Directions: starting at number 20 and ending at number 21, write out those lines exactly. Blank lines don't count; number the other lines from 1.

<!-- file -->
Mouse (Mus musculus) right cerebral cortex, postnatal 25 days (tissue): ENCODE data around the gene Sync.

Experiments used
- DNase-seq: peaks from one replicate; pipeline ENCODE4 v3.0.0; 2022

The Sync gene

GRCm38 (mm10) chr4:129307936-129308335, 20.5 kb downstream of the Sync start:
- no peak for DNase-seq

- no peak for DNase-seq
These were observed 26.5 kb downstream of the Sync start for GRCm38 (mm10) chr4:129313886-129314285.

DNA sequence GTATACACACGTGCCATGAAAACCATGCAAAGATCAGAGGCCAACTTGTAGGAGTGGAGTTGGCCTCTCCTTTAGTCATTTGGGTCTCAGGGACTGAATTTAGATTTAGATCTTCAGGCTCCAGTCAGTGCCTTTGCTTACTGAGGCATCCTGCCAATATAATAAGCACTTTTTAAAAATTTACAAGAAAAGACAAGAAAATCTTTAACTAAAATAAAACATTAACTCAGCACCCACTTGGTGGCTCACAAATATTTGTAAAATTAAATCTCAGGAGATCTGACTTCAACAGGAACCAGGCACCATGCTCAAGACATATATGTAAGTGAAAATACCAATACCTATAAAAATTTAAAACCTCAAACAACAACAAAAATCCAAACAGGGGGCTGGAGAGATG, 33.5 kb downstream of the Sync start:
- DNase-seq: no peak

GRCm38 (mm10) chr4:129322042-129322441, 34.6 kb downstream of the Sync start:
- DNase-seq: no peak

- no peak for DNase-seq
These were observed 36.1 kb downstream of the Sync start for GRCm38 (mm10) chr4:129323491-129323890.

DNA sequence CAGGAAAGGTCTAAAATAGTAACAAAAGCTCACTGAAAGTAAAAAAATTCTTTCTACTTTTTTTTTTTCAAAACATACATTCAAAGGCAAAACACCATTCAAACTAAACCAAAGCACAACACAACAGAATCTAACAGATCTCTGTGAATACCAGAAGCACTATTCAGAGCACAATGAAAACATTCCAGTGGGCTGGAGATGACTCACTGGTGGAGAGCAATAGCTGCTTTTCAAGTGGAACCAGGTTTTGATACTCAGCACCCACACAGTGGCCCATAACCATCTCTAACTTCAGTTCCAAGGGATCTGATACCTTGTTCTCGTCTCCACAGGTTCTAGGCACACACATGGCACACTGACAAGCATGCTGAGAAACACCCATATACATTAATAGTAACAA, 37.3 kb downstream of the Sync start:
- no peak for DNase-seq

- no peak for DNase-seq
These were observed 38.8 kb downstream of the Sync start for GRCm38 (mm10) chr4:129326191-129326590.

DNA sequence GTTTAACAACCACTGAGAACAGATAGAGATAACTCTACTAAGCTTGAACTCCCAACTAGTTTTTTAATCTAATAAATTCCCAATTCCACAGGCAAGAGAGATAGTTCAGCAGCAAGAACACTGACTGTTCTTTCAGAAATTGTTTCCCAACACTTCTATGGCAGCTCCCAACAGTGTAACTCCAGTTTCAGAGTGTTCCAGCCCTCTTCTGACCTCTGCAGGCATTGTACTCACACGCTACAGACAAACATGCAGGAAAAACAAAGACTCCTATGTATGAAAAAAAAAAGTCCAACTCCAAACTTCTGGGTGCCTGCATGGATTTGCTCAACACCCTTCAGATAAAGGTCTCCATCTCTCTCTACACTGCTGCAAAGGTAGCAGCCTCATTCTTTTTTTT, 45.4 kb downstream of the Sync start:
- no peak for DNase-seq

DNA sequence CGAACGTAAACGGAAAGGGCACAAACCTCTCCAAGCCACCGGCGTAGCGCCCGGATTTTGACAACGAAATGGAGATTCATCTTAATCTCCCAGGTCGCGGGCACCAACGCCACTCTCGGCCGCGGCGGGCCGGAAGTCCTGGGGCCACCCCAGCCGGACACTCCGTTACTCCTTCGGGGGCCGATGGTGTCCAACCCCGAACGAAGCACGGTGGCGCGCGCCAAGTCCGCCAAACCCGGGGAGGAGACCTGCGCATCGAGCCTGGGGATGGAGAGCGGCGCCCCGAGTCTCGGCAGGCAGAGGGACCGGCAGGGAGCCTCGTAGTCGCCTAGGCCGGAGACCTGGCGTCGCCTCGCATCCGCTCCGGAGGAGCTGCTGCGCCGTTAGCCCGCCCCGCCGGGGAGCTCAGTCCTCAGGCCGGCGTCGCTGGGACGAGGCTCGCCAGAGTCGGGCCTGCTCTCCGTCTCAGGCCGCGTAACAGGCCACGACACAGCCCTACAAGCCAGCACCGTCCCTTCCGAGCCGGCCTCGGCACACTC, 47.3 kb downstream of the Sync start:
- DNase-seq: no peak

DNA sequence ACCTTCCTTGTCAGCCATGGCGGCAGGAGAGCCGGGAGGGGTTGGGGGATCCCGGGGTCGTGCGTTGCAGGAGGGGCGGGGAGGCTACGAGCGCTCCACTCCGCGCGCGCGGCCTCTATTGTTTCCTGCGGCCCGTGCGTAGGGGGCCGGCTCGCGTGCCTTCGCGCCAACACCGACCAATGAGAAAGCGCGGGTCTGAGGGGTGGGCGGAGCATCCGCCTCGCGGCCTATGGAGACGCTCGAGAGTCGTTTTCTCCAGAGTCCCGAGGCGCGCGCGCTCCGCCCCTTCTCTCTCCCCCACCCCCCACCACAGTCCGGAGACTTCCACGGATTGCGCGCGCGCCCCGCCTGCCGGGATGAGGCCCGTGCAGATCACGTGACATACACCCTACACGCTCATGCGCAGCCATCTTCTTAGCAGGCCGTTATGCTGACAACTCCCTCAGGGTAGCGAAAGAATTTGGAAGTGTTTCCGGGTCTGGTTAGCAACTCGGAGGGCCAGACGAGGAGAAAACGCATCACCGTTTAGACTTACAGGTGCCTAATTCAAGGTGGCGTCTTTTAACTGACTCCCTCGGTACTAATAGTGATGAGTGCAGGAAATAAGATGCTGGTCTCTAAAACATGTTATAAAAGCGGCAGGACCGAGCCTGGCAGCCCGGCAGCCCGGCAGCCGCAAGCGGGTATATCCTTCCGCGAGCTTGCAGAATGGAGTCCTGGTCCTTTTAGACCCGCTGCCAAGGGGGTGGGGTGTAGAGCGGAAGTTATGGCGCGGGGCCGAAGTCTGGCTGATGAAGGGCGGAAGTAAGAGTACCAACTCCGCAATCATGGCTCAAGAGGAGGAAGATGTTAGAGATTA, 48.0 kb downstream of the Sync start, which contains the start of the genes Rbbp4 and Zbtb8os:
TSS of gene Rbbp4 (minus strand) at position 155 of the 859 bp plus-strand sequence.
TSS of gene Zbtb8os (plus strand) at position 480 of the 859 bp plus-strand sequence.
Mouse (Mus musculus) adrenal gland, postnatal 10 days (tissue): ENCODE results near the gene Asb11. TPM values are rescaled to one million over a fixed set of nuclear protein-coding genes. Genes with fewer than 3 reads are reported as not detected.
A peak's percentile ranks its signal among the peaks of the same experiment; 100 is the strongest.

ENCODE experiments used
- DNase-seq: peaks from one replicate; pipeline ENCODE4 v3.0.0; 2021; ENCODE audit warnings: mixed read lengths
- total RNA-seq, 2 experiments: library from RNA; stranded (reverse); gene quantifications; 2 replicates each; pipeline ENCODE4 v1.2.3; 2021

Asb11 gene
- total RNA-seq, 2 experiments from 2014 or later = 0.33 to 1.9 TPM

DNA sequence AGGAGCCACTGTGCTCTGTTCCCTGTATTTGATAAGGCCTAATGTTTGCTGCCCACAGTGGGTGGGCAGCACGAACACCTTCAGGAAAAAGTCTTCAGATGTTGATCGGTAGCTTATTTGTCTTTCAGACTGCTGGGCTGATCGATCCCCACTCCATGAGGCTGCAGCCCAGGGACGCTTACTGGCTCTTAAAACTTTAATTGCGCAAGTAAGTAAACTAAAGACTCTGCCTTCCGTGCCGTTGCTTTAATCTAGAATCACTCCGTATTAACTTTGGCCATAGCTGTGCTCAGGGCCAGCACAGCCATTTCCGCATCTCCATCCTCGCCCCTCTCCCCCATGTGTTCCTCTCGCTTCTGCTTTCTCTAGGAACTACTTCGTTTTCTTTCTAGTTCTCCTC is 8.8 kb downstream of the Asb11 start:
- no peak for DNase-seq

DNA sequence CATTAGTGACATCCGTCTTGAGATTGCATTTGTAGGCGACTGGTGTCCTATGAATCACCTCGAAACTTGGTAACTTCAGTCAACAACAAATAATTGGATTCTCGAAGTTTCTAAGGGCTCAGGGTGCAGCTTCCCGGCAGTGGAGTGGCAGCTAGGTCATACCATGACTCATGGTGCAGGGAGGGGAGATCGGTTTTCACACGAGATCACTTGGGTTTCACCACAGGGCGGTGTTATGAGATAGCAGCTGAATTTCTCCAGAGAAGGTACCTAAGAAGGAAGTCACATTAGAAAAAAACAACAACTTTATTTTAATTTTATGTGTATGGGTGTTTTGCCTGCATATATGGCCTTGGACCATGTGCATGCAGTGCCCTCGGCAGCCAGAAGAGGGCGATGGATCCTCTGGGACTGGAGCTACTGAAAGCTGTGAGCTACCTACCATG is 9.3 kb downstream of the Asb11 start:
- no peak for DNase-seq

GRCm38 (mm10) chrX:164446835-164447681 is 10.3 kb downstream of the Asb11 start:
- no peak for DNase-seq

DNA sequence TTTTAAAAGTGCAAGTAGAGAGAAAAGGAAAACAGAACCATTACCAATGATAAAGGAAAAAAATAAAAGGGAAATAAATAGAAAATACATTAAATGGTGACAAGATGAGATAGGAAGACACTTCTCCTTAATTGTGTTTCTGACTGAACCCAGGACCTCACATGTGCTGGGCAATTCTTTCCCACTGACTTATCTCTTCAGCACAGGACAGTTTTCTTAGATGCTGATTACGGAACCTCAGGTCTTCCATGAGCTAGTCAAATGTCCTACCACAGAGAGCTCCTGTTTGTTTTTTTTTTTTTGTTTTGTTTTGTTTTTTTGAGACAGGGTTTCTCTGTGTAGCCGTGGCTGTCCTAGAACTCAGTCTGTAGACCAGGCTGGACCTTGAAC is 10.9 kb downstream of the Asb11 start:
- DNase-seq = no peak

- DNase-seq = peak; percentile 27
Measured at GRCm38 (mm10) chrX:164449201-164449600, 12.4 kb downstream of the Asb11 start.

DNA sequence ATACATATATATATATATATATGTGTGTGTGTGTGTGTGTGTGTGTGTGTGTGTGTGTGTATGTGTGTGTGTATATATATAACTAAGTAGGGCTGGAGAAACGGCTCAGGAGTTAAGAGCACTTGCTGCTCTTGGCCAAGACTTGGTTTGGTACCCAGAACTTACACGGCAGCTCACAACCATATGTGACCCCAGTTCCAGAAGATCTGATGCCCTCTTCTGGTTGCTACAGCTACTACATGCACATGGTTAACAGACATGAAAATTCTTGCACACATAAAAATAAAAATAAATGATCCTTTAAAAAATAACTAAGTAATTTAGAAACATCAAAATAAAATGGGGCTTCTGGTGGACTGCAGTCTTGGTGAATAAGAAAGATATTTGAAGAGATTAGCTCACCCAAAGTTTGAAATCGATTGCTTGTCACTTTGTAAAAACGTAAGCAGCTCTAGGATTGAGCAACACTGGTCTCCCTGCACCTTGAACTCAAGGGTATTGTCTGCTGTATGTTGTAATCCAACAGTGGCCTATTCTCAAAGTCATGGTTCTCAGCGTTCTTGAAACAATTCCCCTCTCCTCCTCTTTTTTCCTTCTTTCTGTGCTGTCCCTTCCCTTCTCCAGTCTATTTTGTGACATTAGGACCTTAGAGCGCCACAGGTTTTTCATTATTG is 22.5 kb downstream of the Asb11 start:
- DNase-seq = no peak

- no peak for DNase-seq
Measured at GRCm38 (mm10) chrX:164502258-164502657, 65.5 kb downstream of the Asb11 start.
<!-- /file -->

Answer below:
- no peak for DNase-seq

DNA sequence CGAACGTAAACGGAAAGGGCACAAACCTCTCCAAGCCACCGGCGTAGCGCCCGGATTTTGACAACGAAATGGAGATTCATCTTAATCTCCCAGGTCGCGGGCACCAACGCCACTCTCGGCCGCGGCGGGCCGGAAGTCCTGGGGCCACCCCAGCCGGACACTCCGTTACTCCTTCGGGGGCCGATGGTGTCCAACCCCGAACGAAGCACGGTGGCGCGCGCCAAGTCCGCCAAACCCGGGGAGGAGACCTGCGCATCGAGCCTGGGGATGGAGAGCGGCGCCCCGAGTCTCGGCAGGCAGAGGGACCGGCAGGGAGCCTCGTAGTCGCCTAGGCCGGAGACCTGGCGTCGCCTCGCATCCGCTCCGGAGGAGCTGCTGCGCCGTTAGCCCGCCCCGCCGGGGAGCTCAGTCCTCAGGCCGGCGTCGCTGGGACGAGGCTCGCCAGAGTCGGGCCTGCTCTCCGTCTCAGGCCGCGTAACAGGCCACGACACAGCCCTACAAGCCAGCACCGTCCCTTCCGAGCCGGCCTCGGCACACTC, 47.3 kb downstream of the Sync start: